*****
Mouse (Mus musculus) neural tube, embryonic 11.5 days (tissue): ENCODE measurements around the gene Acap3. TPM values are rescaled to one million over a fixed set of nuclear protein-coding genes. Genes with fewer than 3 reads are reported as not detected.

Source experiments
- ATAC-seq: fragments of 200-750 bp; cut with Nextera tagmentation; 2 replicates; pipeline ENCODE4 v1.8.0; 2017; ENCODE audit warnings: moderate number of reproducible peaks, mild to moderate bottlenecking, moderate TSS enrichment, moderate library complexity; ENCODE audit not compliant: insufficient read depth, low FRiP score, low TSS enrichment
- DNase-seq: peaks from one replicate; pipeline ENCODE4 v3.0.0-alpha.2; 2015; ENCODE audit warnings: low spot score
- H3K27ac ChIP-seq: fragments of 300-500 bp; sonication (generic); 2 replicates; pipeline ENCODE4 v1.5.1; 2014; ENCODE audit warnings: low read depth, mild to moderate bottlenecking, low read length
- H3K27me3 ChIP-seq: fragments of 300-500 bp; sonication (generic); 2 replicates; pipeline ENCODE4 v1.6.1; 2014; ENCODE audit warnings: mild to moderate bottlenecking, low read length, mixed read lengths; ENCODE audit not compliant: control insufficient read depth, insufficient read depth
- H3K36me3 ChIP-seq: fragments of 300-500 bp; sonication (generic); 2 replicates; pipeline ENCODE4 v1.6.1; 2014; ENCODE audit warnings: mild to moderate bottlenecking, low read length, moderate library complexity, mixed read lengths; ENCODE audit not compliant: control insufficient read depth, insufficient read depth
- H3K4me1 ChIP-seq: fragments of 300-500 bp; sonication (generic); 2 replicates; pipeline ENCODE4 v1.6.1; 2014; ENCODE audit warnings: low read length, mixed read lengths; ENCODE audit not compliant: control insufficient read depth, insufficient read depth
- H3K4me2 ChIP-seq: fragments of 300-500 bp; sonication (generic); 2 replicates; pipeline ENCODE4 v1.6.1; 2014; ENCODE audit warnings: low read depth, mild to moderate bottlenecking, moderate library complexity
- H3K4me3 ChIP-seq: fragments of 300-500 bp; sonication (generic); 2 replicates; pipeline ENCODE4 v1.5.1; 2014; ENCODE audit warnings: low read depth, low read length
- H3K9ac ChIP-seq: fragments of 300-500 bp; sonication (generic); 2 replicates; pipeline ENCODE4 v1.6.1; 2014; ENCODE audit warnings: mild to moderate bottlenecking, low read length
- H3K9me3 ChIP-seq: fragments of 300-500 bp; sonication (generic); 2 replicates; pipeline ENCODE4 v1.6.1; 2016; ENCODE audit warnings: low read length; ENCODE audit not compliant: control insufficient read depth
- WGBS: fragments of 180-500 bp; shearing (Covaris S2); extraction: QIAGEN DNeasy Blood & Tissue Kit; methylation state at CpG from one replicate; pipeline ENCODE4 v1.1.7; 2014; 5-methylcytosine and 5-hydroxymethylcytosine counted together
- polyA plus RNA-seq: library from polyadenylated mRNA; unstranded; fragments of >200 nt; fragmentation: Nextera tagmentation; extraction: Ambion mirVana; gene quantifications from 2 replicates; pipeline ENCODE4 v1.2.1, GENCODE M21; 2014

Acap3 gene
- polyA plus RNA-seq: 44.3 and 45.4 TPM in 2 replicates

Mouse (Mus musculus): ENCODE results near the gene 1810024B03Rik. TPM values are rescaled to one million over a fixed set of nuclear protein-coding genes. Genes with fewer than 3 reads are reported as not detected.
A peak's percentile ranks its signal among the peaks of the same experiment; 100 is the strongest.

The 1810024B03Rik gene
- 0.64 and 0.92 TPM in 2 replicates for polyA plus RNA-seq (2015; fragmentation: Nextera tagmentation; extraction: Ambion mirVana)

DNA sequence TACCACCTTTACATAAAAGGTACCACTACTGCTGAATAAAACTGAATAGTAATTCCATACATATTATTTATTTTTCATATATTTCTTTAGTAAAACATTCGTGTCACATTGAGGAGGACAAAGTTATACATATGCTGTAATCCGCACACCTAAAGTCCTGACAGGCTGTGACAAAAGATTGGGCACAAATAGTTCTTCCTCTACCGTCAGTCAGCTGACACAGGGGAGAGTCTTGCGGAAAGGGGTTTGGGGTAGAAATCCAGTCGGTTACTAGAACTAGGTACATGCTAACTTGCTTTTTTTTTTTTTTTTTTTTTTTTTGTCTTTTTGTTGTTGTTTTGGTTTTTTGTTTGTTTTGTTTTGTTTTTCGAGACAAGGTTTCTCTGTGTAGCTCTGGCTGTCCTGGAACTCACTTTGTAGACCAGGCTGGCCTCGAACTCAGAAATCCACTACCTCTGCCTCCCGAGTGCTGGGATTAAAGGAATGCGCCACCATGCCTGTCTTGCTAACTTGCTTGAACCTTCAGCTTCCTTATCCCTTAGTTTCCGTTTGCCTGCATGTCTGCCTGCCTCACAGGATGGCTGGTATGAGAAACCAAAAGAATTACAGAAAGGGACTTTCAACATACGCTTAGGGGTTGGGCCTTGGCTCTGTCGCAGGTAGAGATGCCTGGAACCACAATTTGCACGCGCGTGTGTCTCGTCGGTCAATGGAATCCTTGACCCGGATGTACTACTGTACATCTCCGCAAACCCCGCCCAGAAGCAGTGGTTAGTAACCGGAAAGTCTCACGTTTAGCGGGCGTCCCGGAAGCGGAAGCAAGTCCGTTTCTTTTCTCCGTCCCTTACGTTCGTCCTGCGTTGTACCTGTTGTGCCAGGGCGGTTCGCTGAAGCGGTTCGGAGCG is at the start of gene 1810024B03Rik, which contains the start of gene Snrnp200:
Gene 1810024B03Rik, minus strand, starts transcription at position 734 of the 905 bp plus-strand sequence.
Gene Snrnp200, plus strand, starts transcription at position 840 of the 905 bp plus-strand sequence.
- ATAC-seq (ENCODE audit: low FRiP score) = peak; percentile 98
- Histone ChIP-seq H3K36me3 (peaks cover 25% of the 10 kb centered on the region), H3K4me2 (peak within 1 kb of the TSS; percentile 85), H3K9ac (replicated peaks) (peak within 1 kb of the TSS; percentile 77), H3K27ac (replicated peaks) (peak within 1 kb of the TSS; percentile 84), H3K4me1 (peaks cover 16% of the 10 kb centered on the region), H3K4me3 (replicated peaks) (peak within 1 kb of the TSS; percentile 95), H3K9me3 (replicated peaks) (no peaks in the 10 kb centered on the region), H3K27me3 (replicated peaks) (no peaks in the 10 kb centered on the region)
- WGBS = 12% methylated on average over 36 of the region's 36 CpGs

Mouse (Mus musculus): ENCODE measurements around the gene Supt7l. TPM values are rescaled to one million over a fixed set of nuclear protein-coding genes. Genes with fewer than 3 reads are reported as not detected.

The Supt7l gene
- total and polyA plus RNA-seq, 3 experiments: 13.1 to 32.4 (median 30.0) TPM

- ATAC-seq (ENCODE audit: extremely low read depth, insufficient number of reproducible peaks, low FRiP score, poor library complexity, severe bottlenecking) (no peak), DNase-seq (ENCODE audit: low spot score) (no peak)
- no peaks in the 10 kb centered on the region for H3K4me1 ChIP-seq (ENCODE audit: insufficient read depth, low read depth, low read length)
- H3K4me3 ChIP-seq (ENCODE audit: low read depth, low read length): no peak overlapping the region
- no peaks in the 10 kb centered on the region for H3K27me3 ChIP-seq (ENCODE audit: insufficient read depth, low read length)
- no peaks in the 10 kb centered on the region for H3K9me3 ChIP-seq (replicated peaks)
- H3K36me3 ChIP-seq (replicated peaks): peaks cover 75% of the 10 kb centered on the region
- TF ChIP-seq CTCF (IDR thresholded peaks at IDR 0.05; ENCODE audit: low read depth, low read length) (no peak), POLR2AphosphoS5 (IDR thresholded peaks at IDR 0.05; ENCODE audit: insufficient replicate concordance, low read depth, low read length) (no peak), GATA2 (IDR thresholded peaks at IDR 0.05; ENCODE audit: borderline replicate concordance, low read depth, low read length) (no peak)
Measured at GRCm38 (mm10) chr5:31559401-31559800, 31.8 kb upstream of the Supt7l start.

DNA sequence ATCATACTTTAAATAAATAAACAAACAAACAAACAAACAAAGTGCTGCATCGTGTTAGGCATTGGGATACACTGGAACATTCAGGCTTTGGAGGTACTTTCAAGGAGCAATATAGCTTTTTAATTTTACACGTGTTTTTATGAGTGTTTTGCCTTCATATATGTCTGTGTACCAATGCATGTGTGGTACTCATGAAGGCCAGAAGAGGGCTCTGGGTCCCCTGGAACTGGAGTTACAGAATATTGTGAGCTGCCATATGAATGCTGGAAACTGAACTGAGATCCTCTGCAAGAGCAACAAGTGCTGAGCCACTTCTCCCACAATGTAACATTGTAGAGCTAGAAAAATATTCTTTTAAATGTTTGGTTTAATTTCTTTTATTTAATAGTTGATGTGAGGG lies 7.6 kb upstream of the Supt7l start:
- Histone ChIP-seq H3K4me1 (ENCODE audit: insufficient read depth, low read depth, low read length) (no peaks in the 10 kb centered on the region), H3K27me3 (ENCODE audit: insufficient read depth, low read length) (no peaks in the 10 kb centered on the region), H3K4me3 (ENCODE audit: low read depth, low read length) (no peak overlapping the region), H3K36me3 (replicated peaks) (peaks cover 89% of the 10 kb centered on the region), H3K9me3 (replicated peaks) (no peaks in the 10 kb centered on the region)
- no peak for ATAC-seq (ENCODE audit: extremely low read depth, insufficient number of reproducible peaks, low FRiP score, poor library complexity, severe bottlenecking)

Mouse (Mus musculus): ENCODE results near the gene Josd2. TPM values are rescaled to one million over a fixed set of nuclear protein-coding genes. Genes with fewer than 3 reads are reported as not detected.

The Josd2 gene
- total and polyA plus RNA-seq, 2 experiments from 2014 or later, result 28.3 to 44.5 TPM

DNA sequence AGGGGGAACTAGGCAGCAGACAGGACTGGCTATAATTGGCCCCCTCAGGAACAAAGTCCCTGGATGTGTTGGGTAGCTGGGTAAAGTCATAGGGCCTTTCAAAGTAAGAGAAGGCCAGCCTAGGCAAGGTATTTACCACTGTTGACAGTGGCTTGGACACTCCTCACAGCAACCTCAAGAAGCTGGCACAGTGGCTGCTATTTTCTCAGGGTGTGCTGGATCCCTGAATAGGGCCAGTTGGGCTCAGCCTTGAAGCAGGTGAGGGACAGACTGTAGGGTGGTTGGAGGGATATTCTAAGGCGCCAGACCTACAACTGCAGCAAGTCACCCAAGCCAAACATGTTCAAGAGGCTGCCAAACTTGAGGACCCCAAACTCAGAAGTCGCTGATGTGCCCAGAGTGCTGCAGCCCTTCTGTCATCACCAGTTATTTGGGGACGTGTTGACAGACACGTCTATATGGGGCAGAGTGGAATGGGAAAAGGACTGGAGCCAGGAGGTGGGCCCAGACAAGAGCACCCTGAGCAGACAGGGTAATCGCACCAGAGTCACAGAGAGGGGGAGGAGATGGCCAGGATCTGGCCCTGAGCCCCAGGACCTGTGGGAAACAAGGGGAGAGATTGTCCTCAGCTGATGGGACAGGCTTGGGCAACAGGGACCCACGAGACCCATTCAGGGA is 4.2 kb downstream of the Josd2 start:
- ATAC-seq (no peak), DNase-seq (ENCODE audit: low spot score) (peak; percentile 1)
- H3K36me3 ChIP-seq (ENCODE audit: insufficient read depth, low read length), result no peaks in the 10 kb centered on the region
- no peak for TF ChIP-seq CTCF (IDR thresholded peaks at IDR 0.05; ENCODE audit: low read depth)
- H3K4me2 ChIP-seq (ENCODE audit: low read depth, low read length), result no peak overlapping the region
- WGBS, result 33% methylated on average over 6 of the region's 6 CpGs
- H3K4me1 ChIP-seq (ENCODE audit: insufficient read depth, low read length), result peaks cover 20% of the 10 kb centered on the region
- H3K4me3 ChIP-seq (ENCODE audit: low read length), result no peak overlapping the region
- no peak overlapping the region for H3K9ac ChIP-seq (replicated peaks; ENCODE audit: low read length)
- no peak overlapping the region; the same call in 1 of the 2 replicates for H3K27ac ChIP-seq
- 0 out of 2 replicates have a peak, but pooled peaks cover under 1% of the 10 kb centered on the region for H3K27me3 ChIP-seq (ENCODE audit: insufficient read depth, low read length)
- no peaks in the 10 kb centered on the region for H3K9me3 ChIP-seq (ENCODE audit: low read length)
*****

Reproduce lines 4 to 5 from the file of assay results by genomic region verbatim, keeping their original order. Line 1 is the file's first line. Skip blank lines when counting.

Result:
- DNase-seq: peaks from one replicate; pipeline ENCODE4 v3.0.0-alpha.2; 2015; ENCODE audit warnings: low spot score
- H3K27ac ChIP-seq: fragments of 300-500 bp; sonication (generic); 2 replicates; pipeline ENCODE4 v1.5.1; 2014; ENCODE audit warnings: low read depth, mild to moderate bottlenecking, low read length